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Guadalupan Devotion as a Moderator of Psychosocial Stress among Mexican Immigrants in the Rural Southern United States

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Abstract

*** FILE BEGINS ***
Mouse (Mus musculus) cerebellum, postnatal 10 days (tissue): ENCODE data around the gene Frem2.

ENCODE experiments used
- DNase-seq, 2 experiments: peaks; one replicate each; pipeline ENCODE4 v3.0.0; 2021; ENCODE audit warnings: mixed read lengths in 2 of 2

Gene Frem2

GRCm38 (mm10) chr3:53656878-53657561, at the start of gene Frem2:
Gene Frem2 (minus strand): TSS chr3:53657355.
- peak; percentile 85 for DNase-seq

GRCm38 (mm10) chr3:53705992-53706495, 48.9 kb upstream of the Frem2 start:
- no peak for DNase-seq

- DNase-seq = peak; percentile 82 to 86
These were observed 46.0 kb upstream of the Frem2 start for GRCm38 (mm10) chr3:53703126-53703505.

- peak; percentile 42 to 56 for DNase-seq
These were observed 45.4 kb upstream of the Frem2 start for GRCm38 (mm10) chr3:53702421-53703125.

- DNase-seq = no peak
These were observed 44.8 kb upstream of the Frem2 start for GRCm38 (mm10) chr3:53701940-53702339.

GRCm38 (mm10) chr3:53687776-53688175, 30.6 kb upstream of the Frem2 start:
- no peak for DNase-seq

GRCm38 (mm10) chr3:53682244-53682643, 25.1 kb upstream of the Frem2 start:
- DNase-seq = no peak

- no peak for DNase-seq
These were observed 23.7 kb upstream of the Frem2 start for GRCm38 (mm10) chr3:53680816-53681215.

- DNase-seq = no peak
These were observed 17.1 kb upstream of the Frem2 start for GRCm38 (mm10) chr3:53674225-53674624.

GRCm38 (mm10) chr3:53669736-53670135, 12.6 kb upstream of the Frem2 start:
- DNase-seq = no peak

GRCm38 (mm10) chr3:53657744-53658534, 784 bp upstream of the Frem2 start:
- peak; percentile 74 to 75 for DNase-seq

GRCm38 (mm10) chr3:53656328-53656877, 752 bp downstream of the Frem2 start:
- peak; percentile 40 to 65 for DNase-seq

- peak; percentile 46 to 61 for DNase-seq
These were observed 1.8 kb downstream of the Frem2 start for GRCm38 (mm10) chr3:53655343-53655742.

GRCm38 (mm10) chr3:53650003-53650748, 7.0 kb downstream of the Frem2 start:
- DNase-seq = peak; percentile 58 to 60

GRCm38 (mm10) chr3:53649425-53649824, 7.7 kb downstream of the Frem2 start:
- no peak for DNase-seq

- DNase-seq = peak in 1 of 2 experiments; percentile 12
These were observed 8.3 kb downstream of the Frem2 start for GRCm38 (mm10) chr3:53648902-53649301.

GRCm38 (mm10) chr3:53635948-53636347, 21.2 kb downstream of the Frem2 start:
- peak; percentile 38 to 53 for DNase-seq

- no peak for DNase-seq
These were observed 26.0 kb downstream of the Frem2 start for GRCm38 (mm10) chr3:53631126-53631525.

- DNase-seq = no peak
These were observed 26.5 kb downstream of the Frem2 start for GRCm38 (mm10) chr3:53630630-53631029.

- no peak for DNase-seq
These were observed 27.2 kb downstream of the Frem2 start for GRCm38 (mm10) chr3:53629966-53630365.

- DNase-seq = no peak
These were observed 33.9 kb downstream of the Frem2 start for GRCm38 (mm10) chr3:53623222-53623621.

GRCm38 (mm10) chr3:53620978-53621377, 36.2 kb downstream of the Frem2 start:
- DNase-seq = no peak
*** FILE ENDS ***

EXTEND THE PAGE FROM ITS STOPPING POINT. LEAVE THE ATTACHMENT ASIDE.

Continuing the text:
This study considers how shared devotion to the Virgin of Guadalupe among Mexican immigrants in rural Mississippi buffers the effects of immigration stress. Rural destinations lacking social services can quickly compound the already stressful experience of immigration. Guadalupe devotion provides a way of coping with the daily life stressors of immigration. We test the hypothesis that high consonance in the cultural model of Guadalupan devotion will moderate the adverse health effects of immigration stress. Results indicate that as exposure to immigration stressors increased, well-being decreased among those with low consonance, while the effect was eliminated in those with high consonance. Findings demonstrate the advantage of expanding research on coping to incorporate complex models that consider religious and secular elements and also illustrate how a master symbol, characterized as a cultural model of coping with limited local distribution, yields health effects dissimilar to the mediation normally associated with consonance.

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